#15063129
I like old stuff.

I collect old cameras. I've got a couple of cool ones, as well as a really cool home developing kit. I don't think I'll be giving it a whirl anytime soon, but I've never seen one before. I've also got an old Kodak darkroom timer from the 1950's. I thought about doing a cosmetic restoration to it (it's mechanically sound), but ultimately decided against it:

Image

I also collect old radios. I recently bought one that's identical to the one that sat on our kitchen counter when I was a kid. It's the one we'd glue our ears to when waiting to hear if school was cancelled when it snowed. I gave it to my Mom (she's in her mid '80s and sharp as a tack) and she loves it. It's only AM, though.
By late
#15066644
Robert Urbanek wrote:
By 80's Art Deco, are you actually referring to "Memphis design?"

https://mymodernmet.com/what-is-memphis-design/



No.

I just looked at a few hundred coffee mugs on google images and ebay, and didn't see a single one in that style.

They aren't special, the mugs are aging faster than one would hope, and while the art work is whimsical, it's merit is that I like Art Deco.

This is why I think I am the only guy on the planet. If anyone cared, you'd see them somewhere.
#15066911
late wrote:No.

I just looked at a few hundred coffee mugs on google images and ebay, and didn't see a single one in that style.

They aren't special, the mugs are aging faster than one would hope, and while the art work is whimsical, it's merit is that I like Art Deco.

This is why I think I am the only guy on the planet. If anyone cared, you'd see them somewhere.


Do you have a picture of one?

I've always thought of art deco to be more associated with the 1920's and 30's as opposed to the 80's.
By late
#15066920
The Mariner wrote:
Do you have a picture of one?

I've always thought of art deco to be more associated with the 1920's and 30's as opposed to the 80's.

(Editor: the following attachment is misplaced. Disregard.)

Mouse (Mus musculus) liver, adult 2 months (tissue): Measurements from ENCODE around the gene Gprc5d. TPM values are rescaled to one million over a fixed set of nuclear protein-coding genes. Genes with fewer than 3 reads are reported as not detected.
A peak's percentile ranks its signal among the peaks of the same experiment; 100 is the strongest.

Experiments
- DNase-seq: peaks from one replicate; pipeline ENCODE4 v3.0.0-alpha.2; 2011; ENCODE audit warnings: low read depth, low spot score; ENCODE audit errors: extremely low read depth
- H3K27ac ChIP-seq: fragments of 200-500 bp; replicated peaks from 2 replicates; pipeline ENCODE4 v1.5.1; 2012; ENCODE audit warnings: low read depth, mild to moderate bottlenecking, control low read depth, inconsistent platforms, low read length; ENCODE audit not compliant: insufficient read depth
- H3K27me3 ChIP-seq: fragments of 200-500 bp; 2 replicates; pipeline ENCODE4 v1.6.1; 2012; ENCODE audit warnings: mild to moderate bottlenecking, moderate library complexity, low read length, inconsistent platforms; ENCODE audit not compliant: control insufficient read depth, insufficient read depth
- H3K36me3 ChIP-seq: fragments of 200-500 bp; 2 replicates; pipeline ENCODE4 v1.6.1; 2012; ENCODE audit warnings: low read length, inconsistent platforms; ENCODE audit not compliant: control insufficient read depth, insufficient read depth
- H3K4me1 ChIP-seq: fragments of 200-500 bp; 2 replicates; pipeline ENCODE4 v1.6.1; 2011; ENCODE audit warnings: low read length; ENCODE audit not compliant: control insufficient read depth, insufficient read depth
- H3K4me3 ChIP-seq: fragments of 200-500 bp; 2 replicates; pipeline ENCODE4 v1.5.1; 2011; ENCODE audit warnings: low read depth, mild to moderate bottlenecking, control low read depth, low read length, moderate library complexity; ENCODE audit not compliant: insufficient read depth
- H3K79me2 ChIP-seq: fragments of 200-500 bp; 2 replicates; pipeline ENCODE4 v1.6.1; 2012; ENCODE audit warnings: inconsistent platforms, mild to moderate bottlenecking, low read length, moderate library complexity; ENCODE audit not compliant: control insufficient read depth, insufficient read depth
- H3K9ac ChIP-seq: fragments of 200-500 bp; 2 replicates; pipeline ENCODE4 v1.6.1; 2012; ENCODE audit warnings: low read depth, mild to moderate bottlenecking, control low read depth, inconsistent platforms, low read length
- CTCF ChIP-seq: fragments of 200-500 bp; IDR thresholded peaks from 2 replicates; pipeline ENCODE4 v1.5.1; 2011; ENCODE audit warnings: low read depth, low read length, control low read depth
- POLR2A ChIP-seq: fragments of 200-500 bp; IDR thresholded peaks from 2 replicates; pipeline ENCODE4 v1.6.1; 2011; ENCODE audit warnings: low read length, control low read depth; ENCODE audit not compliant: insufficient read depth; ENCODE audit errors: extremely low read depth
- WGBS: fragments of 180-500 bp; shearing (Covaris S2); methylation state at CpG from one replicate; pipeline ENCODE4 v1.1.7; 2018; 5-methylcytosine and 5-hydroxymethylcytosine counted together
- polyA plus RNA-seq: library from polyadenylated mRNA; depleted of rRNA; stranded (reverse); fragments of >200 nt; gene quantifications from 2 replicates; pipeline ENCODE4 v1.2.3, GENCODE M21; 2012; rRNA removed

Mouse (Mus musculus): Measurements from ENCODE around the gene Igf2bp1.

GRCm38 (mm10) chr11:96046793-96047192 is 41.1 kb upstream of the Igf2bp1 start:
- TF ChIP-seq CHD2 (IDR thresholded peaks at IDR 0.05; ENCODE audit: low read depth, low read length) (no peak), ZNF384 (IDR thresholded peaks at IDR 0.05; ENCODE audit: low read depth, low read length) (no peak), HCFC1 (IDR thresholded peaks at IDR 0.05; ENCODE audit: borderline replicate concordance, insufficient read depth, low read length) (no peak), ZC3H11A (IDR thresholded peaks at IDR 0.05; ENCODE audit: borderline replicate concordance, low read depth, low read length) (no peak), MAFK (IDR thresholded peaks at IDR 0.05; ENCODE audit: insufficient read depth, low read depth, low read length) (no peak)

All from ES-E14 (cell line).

Yeah, Art Deco is 20s and 30s, maybe a little earlier. These are just cheap knockoffs of that style. They really are nothing special, while they were sold in expensive shops, a lot of them are already showing wear and tear, and I don't abuse them.

I may start posting pics in the Spring. I also visit a cycling forum. After I throw on some crazy new handlebars and fenders on my bike, I want to post a pic of it there. But I am really old, and find computer stuff annoying. Hopefully picture hosting hasn't changed much.
#15072217
I collect weird stuff.

Back in the 50's and 60's, supper clubs were popular; where you could go have a good meal and see a show. The menus from some of these places are sort of cool, and the prices on them are ridiculous. A Filet Mignon for $2.00? Lobster for $2.25? The fonts and illustrations (usually of the establishment and rarely of the food) they use on the menus are very "kitschy".

Along with the old menus, I have these things called "needle cards". They were made available at discount stores and such and, as their name would suggest, they hold a lot of different size needles. They're not quite art-deco, but their designs do hearken back to a time when advertising was viewed very differently than it is in the digital world of today.

I also have a lot of old matchbooks from the 50's through the 90's.

I don't know why I collect any of these things. I don't display them. Some of the stuff could look good framed, though.